Sandoval spoke to state residents at 6 p.m. today, presenting his views on the ongoing budget debate with Democrats, who do not have the votes to increase taxes without support from some Republican lawmakers. He reiterated the need for education reform and his opposition to any new taxes.
Longtime lobbyist and Sandoval adviser Pete Ernaut, who attended the public education discussion, said it and the televised remarks from the governor mark “the first day” of the “real” legislative session.
In his public testimony, Billy Vassiliadis, representing the Nevada Resort Association, asked for policy makers and business and community leaders to engage in a discussion on ways to increase funding to the state budget while at the same time ensuring improved student performance.
“And so one of the decisions you have to make, all of you and the governor has to make, is where do we go going forward,” Vassiliadis said. “While we appreciate very much the discussion of restoration of cuts, but we’re restoring to what? We’re restoring to being 45th in the best case, 49th in the worst case, in education funding?
“But my clients really want to know, what are we going to do, what are you as state leaders going to do, and the governor going to do, to actually put us on a track where our education system can not only benefit from the recovery but actually make the recovery go faster, and all Nevada students and future Nevada businesses will want to move here and take advantage of a great state,” he said.
Sandoval’s unwavering position is that any tax increase could slow job creation and Nevada’s economic recovery.
Sandoval’s position saw some support today from the conservative Keystone Corporation, which issued a press release criticizing the Las Vegas chamber for advocating for an extension of the payroll tax increase approved by the 2009 Legislature to balance the current budget.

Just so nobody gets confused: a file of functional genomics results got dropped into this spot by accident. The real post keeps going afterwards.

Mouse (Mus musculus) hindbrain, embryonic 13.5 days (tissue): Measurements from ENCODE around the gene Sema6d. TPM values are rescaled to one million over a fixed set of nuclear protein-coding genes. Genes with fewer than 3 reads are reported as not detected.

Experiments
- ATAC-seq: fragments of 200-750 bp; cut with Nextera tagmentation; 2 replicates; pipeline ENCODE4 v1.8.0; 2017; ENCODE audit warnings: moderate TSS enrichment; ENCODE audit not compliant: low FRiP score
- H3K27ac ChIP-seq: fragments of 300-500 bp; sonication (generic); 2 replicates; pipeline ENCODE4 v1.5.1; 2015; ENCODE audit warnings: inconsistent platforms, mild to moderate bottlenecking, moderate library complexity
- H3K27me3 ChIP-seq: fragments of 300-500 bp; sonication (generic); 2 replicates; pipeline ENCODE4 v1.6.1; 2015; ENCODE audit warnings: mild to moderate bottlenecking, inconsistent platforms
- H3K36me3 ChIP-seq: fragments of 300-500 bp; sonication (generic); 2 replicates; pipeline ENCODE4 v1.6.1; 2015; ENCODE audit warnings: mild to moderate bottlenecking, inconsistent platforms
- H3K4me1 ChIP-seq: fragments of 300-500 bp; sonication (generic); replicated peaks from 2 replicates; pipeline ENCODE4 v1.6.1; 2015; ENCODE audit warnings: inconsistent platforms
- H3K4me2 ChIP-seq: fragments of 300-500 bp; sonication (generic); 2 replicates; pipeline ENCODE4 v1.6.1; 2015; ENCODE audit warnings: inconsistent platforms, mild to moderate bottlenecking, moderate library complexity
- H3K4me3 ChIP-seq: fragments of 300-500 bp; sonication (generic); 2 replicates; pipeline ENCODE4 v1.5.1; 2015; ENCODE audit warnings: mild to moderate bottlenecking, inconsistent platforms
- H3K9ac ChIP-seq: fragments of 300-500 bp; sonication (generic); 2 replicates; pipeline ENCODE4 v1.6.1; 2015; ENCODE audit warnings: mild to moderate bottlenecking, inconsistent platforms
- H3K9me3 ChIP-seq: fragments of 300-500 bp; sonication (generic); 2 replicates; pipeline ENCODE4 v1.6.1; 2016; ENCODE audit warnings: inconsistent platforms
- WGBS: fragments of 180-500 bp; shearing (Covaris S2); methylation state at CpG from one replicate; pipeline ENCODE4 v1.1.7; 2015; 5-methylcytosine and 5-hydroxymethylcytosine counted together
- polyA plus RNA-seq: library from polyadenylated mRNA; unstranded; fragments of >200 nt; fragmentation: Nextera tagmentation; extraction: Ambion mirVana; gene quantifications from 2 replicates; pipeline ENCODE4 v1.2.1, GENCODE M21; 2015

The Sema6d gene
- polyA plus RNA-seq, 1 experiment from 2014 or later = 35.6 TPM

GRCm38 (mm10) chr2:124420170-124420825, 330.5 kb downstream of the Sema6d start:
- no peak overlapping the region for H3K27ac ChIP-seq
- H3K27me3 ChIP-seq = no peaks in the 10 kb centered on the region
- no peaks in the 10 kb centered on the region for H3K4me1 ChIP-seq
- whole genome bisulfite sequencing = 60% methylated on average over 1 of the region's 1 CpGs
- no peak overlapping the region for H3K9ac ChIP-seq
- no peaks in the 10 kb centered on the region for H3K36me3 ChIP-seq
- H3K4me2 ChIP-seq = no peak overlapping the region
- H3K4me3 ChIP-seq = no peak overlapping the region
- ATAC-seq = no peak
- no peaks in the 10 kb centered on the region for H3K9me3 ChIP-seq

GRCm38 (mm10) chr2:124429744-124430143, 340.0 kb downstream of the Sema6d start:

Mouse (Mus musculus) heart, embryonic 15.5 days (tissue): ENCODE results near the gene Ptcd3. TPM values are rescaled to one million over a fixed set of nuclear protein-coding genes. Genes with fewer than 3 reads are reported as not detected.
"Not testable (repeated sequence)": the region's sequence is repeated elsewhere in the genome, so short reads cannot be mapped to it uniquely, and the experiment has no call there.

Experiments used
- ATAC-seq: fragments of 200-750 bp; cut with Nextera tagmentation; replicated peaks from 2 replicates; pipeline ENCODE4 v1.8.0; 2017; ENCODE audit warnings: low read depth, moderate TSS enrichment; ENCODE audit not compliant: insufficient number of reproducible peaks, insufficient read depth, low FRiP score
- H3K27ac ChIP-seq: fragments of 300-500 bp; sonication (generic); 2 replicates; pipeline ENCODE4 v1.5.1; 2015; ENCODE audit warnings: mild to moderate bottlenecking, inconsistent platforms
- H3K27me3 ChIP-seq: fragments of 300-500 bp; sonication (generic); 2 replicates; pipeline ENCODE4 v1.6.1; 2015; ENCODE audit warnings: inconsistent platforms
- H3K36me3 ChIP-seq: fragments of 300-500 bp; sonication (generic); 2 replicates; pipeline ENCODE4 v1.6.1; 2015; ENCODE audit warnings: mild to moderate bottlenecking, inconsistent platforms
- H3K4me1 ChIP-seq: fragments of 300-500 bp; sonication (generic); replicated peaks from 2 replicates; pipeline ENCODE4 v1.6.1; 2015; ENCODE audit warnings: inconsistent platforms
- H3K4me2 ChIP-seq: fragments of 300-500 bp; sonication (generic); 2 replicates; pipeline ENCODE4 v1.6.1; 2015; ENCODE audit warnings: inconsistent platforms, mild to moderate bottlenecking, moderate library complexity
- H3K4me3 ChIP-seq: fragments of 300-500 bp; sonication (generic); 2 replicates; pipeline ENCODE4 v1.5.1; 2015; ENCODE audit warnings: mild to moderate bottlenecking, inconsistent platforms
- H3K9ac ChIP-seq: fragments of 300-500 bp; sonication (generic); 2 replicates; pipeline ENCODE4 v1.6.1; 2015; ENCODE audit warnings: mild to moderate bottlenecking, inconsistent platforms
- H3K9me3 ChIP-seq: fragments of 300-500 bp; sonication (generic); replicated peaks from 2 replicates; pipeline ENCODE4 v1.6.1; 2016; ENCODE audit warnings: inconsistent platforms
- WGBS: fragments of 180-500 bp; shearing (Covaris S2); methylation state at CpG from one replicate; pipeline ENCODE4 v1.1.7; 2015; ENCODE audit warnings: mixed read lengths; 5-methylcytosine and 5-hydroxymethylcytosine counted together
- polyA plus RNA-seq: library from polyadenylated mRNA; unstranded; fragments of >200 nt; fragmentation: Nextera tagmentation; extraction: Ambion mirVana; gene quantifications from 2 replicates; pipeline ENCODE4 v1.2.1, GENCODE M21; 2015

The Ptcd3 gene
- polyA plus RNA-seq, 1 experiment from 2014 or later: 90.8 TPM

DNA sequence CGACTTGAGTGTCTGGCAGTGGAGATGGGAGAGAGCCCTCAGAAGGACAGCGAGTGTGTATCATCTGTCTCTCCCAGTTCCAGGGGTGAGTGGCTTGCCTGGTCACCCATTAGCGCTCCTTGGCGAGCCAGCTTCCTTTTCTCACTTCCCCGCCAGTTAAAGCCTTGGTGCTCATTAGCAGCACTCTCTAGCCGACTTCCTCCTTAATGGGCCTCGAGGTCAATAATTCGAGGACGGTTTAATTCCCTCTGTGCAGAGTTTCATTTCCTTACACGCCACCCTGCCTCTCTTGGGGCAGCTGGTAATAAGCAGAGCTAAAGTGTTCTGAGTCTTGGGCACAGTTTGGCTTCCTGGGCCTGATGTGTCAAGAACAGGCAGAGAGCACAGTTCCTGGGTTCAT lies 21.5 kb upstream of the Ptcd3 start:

That tax increase, which included a tax cut for small business, is set to expire June 30. Sandoval wants to continue the tax cut for small business.
Keystone put out a political update today saying: “The Las Vegas Chamber is leading the fight to extend the 100 percent increase of payroll tax (Modified Business Tax) they championed last session set to sunset this year. Make no mistake this is a tax on Nevada job creators that will prevent businesses from creating new jobs and stimulating our economy.”
The joint budget hearing went through a series of votes, some getting unanimous support from the two panels because they were part of the restorations proposed by Sandoval.
But others generated party-line disputes, including a motion by Horsford not to use $247 million in school district debt reserves to fund public education operating costs.
Democrats said using the bond reserve money would go against the wishes of voters who supported school construction questions at the ballot.
But Assemblyman Pat Hickey, R-Reno, said he could not support the motion without some indication of where the money would come from to pay for the policy change.
There was also some criticism of the committee process from Sen. Barbara Cegavske, R-Las Vegas, who said members received only about 24 hours notice of the meeting. She also questioned why the governor’s add backs were not on the table for discussion.
“If you want to work this as a process where we’re all working together, then let’s do it together, let’s not do it in segmented forms, and one entity pushing the whole cart,” she said.
Billy Vassiliadis, representing the Nevada Resort Association, says additional funding for education good, but won’t raise Nevada in comparison to other states:
Vassiliadis says public education needs to be part of Nevada’s economic recovery:
Sen. Barbara Cegavske, R-Las Vegas, criticizes the public education budget process: